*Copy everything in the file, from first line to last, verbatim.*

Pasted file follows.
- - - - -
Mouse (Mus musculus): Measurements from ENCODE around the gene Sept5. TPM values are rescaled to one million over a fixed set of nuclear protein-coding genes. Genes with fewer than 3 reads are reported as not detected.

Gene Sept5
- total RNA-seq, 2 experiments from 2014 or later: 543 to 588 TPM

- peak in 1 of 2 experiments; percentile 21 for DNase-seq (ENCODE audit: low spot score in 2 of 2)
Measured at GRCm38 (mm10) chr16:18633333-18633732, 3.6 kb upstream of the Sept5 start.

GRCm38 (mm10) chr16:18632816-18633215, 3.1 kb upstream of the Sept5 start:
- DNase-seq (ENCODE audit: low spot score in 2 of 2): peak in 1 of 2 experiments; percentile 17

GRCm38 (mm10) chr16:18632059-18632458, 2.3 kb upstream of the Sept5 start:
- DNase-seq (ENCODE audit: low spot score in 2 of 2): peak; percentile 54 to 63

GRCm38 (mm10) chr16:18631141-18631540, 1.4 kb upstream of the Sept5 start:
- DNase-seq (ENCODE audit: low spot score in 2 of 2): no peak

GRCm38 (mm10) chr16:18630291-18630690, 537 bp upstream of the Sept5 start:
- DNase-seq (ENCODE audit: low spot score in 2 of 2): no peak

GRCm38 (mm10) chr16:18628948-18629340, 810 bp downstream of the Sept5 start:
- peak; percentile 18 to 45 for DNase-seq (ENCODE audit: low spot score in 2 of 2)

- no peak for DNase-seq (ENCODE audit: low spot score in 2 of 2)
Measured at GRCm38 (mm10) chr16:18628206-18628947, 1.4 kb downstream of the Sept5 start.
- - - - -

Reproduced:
Mouse (Mus musculus): Measurements from ENCODE around the gene Sept5. TPM values are rescaled to one million over a fixed set of nuclear protein-coding genes. Genes with fewer than 3 reads are reported as not detected.

Gene Sept5
- total RNA-seq, 2 experiments from 2014 or later: 543 to 588 TPM

- peak in 1 of 2 experiments; percentile 21 for DNase-seq (ENCODE audit: low spot score in 2 of 2)
Measured at GRCm38 (mm10) chr16:18633333-18633732, 3.6 kb upstream of the Sept5 start.

GRCm38 (mm10) chr16:18632816-18633215, 3.1 kb upstream of the Sept5 start:
- DNase-seq (ENCODE audit: low spot score in 2 of 2): peak in 1 of 2 experiments; percentile 17

GRCm38 (mm10) chr16:18632059-18632458, 2.3 kb upstream of the Sept5 start:
- DNase-seq (ENCODE audit: low spot score in 2 of 2): peak; percentile 54 to 63

GRCm38 (mm10) chr16:18631141-18631540, 1.4 kb upstream of the Sept5 start:
- DNase-seq (ENCODE audit: low spot score in 2 of 2): no peak

GRCm38 (mm10) chr16:18630291-18630690, 537 bp upstream of the Sept5 start:
- DNase-seq (ENCODE audit: low spot score in 2 of 2): no peak

GRCm38 (mm10) chr16:18628948-18629340, 810 bp downstream of the Sept5 start:
- peak; percentile 18 to 45 for DNase-seq (ENCODE audit: low spot score in 2 of 2)

- no peak for DNase-seq (ENCODE audit: low spot score in 2 of 2)
Measured at GRCm38 (mm10) chr16:18628206-18628947, 1.4 kb downstream of the Sept5 start.